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And Then There Were None Review
I have read very few books in my time. I have tried my best to avoid laying eyes on a piece of text, unless the public school system forced it on me. When I was in fifth grade I was convinced that the best book ever written was Diary of A Wimpy Kid, then in eighth, I swore the Hunger Games deserved a Pulitzer Prize. There were some books I read inbetween those which I liked, but they didn't make me feel compelled to read more. Then came this project, and this book. "And Then There Were None" is hands down, my favorite book I have ever read. One of the best mystery, and best overall books written. I liked the way she wrote the book overall. It had somewhat of a dark tone throughout. The simplest conversation was made with plenty of mystery in it which made no room for a light, or happy moment. I also loved the motive the judge had for the killings. Even though it was twisted and had me jumping with fear, it was a good idea. I praise Agathie Christie on this book because she did what no one else could do. I loved the way she set up the plot, and the way she managed to come up with the perfect crime without having a single flaw. The mystery is kept going to the very end, so the reader has no possible idea until they are finished reading. The characters are all described vividly and all are given the same amount of suspicion. This way the reader cannot cross out any ideas of who the killer is, even if they are dead. Perhaps the most remarkable thing about this novel, is how this all derived from a poem in the 1800's. I could never write a good poem, and I sure as heck couldnt write a novel based off of it. Some of the lines made no sense, this is why I was so amazed to see how Christie would pull it off, or should I say, how the judge pulled it off. Even though the killings were violent, the motive was a good one. Except I am not saying I support how the plot played out, only stating that if there was going to be any type of motive, Agathie picked a perfect one to relate to the character. If there was one thing I did not like about this book, it was that I usually appreciate a happy ending, although with this book it was the exact opposite. Overall, I would give this book a perfect score, 10/10, and a sticker putting it on Oprah's Book Club. And I will definitely read it again.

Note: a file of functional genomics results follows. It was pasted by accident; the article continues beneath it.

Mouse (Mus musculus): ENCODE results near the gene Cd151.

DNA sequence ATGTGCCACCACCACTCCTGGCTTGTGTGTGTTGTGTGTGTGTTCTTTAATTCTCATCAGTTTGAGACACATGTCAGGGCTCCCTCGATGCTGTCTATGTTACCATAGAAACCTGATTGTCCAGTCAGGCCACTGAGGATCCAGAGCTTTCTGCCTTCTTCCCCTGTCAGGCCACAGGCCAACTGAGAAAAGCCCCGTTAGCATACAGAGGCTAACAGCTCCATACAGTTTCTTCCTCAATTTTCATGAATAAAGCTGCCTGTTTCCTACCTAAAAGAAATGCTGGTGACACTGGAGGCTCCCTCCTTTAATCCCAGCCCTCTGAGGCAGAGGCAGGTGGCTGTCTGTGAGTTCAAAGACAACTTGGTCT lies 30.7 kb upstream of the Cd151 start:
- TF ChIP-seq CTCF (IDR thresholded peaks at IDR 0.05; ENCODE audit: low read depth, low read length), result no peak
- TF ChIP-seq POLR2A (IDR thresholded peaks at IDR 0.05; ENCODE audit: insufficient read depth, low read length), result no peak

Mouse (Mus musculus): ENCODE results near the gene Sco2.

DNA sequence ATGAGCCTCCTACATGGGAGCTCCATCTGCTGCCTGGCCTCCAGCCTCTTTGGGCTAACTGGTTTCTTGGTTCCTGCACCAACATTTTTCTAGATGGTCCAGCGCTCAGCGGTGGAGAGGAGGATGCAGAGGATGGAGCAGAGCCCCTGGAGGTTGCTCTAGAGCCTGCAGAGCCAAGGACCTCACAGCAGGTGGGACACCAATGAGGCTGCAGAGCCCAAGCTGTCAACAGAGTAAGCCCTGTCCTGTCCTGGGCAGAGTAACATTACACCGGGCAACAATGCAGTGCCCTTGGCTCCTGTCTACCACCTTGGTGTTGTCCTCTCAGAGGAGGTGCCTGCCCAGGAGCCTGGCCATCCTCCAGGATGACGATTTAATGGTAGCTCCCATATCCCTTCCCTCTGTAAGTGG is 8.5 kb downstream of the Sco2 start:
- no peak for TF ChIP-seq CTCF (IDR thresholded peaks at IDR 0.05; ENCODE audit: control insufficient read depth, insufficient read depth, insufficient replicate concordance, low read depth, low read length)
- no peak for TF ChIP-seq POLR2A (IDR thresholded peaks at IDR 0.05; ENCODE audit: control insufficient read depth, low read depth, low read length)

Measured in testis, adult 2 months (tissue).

Cover of the Book
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The start of the book is ten people coming to Soldier Island for certain occassions that different letters promised. All ten characters are breifly described in the opening as well. They are suspicious that none of them know the host, and the fact that the host isn't even there is just as unsettling. By the time the first death comes, and the gramophone speaks all the accusations, everyone knows something is wrong.